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Is the Best Resource to Support Entrepreneur Exit Another Entrepreneur

Entrepreneurs are unique and passionate people with a strong drive to achieve their vision. So what happens when an entrepreneur decides the time has arrived to sell the business and move on to pursue the next big thing? In his book Finish Big pioneering business journalist and Inc. magazine Editor at Large Bo Burlingham dives into this question, and among other topics looks at the advisors the entrepreneur should have on his/her team.

“Finish Big: How Great Entrepreneurs Exit their Companies On Top” explores the tricky territory of an entrepreneur exiting the company that he or she built from an idea into a thriving enterprise.

At this point the entrepreneur enters a strange new territory, walking away from the business and negotiating with a new owner regarding the value of his/her “baby.” The most successful entrepreneurs, in Burlingham’s eyes, “finish big” through adept handling of the sale of the business to reap financial rewards. Lack of preparation or understanding of this complex business transaction can be enormously costly to the entrepreneur.

In one chapter Burlingham explores the areas in which the business owner benefits from the help of advisors regarding the exit process. Under the heading “Who You Gonna Call?” he considers how a business owner finds the right strategic and technical advisors to engineer a successful sale.

Burlingham advocates utilizing advisors who truly understand the entrepreneur’s perspective. He tells the story of Frazier & Deeter’s Entrepreneurial Services Practice Founder, Bob Woosley. He writes:

You see the world differently if you own a company that sells something other than your specialized advice—as Bob Woosley discovered when he left his accounting firm to start a business.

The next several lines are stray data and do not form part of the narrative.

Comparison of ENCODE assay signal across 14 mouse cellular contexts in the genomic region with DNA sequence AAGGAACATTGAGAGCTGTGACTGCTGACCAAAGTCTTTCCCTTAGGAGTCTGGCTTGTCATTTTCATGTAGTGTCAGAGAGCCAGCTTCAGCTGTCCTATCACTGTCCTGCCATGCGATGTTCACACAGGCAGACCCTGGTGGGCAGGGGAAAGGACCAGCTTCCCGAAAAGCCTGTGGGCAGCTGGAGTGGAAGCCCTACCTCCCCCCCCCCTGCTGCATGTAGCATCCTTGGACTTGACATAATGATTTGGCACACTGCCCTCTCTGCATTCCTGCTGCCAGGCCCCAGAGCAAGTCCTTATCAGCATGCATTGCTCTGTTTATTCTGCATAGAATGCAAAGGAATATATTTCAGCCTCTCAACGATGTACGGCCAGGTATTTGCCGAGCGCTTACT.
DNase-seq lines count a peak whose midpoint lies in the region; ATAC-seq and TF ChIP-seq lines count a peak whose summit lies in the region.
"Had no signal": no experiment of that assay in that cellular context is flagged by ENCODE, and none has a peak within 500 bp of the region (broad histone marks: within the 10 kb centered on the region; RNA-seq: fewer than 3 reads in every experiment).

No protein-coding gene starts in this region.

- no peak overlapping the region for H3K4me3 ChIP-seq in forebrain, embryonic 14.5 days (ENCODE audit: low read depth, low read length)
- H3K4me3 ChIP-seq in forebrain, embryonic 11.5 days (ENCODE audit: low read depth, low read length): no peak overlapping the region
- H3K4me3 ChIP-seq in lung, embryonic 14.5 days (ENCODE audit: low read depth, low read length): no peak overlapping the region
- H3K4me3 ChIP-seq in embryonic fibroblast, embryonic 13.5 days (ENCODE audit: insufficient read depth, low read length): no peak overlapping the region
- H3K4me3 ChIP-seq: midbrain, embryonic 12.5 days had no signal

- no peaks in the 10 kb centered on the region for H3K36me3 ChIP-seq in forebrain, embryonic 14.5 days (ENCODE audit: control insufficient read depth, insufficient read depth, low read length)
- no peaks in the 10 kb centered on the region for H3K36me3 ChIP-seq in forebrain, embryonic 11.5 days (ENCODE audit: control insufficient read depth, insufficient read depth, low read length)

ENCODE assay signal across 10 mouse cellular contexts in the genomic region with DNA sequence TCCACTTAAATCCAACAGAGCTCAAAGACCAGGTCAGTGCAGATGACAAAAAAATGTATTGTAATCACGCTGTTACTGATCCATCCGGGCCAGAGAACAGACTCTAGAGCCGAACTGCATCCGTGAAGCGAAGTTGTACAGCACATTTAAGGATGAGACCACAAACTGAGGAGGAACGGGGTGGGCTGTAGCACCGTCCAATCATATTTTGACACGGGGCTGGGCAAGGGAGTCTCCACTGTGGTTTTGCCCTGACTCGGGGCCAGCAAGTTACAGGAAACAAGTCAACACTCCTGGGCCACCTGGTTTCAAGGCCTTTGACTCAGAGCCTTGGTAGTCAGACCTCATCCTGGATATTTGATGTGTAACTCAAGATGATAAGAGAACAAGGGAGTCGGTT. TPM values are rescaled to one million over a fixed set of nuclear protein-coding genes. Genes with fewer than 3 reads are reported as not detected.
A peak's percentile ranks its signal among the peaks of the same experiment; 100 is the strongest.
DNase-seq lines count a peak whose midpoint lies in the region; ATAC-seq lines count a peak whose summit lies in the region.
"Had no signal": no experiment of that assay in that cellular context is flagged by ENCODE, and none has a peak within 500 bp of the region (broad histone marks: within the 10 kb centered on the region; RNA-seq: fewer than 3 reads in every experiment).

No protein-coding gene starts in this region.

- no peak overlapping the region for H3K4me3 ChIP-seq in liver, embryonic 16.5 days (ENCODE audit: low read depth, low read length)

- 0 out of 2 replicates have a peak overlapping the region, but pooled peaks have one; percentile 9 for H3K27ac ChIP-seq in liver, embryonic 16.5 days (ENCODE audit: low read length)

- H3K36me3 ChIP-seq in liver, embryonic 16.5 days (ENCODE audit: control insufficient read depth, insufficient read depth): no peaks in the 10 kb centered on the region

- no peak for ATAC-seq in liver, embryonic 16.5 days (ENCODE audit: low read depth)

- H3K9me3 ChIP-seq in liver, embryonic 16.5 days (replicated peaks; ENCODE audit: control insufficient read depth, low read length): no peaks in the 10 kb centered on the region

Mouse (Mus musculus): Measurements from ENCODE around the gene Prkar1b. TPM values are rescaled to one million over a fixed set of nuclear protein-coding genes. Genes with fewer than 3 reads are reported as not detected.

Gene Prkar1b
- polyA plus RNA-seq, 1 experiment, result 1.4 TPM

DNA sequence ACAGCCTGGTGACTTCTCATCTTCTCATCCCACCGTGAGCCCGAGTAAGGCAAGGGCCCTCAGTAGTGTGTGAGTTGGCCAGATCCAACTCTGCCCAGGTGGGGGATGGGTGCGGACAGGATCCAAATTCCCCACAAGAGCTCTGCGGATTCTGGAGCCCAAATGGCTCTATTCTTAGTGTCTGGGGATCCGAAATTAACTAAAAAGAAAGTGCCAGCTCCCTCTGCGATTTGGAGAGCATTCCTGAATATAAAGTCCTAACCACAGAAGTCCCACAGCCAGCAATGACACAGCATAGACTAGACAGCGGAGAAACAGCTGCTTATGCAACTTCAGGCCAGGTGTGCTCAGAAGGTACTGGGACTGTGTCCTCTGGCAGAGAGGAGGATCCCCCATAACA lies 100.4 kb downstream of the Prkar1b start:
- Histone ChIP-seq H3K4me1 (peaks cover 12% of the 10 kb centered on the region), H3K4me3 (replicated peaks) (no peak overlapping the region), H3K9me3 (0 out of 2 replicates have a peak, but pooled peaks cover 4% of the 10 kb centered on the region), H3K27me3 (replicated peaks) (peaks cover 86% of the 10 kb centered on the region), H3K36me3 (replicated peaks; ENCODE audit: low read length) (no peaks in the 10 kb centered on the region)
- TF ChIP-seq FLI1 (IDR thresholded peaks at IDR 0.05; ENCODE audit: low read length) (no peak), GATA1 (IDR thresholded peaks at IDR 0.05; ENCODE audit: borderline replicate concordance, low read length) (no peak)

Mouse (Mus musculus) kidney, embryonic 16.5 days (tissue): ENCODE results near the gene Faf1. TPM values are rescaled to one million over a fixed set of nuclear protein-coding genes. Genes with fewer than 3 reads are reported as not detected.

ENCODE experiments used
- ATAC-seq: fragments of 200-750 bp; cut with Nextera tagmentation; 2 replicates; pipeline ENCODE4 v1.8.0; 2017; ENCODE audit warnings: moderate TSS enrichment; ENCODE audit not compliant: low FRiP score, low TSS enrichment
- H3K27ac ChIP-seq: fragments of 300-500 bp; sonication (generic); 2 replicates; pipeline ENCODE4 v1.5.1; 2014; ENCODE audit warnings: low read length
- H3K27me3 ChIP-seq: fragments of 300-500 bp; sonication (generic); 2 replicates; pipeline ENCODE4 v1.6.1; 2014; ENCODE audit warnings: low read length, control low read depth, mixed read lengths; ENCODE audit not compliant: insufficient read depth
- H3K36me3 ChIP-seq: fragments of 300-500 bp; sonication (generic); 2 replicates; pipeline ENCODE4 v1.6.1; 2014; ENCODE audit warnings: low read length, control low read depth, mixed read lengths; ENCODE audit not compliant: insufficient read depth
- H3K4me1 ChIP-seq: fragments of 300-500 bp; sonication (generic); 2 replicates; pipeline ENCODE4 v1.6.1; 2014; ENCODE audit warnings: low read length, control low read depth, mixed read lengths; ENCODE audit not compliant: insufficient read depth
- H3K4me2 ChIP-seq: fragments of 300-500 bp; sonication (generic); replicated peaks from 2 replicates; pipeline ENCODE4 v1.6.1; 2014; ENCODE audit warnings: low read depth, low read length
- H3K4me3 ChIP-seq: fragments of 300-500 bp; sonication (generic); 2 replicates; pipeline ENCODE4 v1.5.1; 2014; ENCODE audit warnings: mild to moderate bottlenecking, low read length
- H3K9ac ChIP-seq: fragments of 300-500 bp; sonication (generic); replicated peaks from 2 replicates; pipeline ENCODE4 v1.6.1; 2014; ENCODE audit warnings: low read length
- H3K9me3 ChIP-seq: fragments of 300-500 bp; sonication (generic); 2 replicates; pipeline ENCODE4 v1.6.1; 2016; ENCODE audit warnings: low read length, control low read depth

Trained as a CPA, Woosley had begun his career at Pricewaterhouse and in 1982 became the first professional employee hired by Atlanta-based Frazier & Deeter. Three years later he was promoted to partner, while Frazier & Deeter went on to become one of the hundred largest accounting firms in America and recipient of numerous awards for growing fast, providing exemplary service, being well managed, and creating a great place to work.

But Woosley had the entrepreneurial bug. In 2000, he left to start a company, iLumen, with a partner. Their idea was to automate the collection, analysis, and benchmarking of financial data for businesses, with an initial target of accounting firms, which could use the technology to offer better service and develop closer ties to their clients. Later the company offered it to bankers for use with their customers and to franchisors for use with franchisees. After a successful ten-year run, Woosley stepped down as CEO, and in 2011 he returned to Frazier & Deeter to lead the firm’s entrepreneurial consulting practice and direct its strategic growth initiatives.

By then, the firm had grown, and Woosley had changed. So had the advice he offered to his entrepreneur clients. “I’m almost embarrassed about some of the advice I gave before I did iLumen,” he said. “I give much better advice today.”

As Woosley suggests, the experience of starting, running and exiting a business changes the way that anyone—including a specialist like him—views the process. But it takes a whole team to handle the many technical issues that arise, especially in stage three. Part of the lead adviser’s job is to assemble and manage that team, which will include at least a lawyer and an accountant, and maybe an insurance professional and a wealth manager or financial planner. The latter becomes especially important in stage four, after a deal has been consummated and money has changed hands.

Whether or not those other experts have entrepreneurial experience is not important as long as the lead adviser does. Then again, there are some advantages in having an ex-entrepreneur lead manager who, like Woosley, is based in a law, accounting, or wealth management firm.

In his book Burlingham makes the case that the entrepreneur needs to approach his or her exit strategy with the same focus and drive that helped build the business. A successful exit requires the navigation of new and highly complex legal and financial territories, and identifying the right advisors early on will help the entrepreneur walk away feeling that he/she did indeed “finish big.”
“Finish Big: How Great Entrepreneurs Exit their Companies On Top” by Bo Burlingham is available at Amazon.com.

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